Pioneering digital inclusion in Sub-Saharan Africa

Approximately 44% of the African population have mobile phones but only about 40% of these are smartphones. This is largely due to limited understanding of the benefits of owning a smartphone and how to use it, the high acquisition cost and a sense of cultural alienation. The low levels of smartphone and digital payments penetration has resulted in lack of access to the mobile internet and the value it can add with value subsequently being lost on multiple fronts. End consumers are unable to access digital goods and services; businesses providing these goods and services are unable to access a large share of the market and retailers; and wholesalers and various other players along the value chain have no market. Qwili wanted to address these obstacles by developing an affordable phone with software that could acclimatize users to smartphones, ensuring that they understood how to use them and get maximum benefit from them. They also wanted to expose users to locally relevant content that would ensure a greater sense of ownership, familiarity and comfort with the technology.

The founding team’s initial idea for Qwili was a business-to-customer model where they would sell affordable smartphones to individuals who would use the platform’s digital wallet to buy value-added services. As users operated the phone, Qwili would take a percentage of every transaction; the phone would eventually commercialize itself and users could buy them from Qwili. Despite conducting in-depth research over several months and selling more than a thousand smartphones to end users, the team decided to pivot to focus on merchants. They found that early adopters were using their digital wallet functionality to sell pay-TV, electricity and other value-added services to people around them, using the phone in a way the team hadn’t initially intended. This prompted the development of their agent model, which made commercial sense for Qwili and enabled their users to use the device and software to sell to others instead of buying services for themselves.

“Removing the barriers to smartphone and mobile internet access for sellers of digital services.”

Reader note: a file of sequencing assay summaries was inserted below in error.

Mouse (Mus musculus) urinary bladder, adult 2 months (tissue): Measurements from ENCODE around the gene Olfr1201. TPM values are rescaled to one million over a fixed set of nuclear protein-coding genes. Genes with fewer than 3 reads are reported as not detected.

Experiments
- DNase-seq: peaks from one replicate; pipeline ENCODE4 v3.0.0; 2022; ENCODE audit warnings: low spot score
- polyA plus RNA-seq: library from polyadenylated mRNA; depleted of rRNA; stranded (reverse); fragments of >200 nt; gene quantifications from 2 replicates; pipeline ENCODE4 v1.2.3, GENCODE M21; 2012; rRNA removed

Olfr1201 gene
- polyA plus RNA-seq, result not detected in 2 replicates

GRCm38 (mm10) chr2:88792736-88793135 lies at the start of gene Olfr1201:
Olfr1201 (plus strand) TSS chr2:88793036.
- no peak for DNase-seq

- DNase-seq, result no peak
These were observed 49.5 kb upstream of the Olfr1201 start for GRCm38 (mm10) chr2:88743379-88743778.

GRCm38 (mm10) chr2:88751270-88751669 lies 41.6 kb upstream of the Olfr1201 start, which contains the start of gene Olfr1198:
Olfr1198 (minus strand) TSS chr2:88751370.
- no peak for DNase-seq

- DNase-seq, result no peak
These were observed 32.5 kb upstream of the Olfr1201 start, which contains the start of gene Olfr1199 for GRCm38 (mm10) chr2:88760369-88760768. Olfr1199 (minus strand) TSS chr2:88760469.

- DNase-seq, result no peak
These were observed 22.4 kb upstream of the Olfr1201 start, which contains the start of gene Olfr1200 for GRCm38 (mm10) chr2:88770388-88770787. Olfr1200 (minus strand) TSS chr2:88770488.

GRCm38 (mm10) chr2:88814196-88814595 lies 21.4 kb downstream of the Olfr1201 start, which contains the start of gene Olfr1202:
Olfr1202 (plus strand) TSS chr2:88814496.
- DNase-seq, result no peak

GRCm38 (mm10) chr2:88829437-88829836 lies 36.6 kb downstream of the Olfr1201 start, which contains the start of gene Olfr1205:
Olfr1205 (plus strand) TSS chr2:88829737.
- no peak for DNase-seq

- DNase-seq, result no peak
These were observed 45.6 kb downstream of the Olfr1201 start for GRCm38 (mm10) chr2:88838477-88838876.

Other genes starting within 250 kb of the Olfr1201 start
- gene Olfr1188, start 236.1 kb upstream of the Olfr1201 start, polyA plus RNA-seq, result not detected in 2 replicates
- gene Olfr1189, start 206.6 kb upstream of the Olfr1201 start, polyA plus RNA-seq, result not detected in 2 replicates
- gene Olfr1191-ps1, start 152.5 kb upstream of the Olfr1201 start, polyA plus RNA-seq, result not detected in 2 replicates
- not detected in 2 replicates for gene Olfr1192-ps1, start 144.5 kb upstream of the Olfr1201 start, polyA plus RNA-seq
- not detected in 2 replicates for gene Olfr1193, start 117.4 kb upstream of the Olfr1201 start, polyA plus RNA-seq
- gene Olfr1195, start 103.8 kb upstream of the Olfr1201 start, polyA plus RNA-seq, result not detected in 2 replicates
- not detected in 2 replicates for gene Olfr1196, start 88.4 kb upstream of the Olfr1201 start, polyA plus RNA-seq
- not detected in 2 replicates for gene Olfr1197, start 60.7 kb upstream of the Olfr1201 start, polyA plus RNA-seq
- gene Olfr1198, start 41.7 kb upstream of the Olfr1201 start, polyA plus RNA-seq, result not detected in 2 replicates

Pioneering digital inclusion in Sub-Saharan Africa

Qwili officially launched their merchant offering in January 2022. They developed a hybrid hardware-software product consisting of a smartphone and a digital sales ecosystem. The hardware is a low-cost NFC-enabled smartphone called Qwili Pula that allows merchants to send and receive payments. The platform’s software (which can be downloadable as an app on any smartphone or automatically installed on Qwili’s phones) turns the smartphone into a point-of-sale device enabling merchants to sell value-added services, such as data, pay-TV subscriptions, groceries and clothing to customers.

Almost 2500 micro and small merchants actively use the hybrid platform monthly (about half use Qwili’s NFC-enabled smartphones). Their typical business customer is a seller without a storefront who sells digital products to immediate communities and networks informally. Buying a point-of-sale device with limited functionality doesn’t make economic sense for these merchants whereas Qwili’s smartphones enable them to collect payments and advertise products over WhatsApp. While the smartphones cost approximately $50, Qwili doesn’t profit from selling them, but rather takes a commission for every sale made. In July 2022, Qwili raised $1.2 million in an oversubscribed seeding round to develop and scale their app, make key hires and for hardware production. The company processes $575,000 gross merchandised value (GMV) every month from its merchant base and has seen strong turnover growth at just more than 60% month on month. The company plans to increase these numbers to $15 million monthly GMV and 20 000 merchants by the end of 2023. Qwili has launched in Botswana and Zimbabwe and is looking to run a proof of concept in the Democratic Republic of Congo towards the end of 2023.


Qwili is building accessible smartphones that support point-of-sale functionality and provide a digital ecosystem built around a marketplace and sales portal.

Removing the barriers to smartphone and mobile internet access for sellers of digital services.


Thandwe Radebe, H’21 has a Business Science Finance Honors degree and a Masters in Development Finance from the University of Cape Town.


Radebe is striving to fulfill the same objectives as other members of the Alliance and wants like-minded comrades next to him on this journey.  He wants to share in the resources needed by others to achieve their goals.

“Let my hindsight become your foresight – together we will guide each other to solve our continent’s biggest problems.”


Transforming the daily commute in Nigeria


Pioneering digital inclusion in Sub-Saharan Africa


Building Africa’s first digital women’s health clinic
Zoie Health


A technology-driven insect protein producer with a novel approach


Developing affordable, lifesaving healthcare technologies for Africa
Impulse Biomedical


Helping employers to engage in a smart and meaningful way with deskless employees
Subscribe for Updates
Sign up for our newsletter and follow us on social media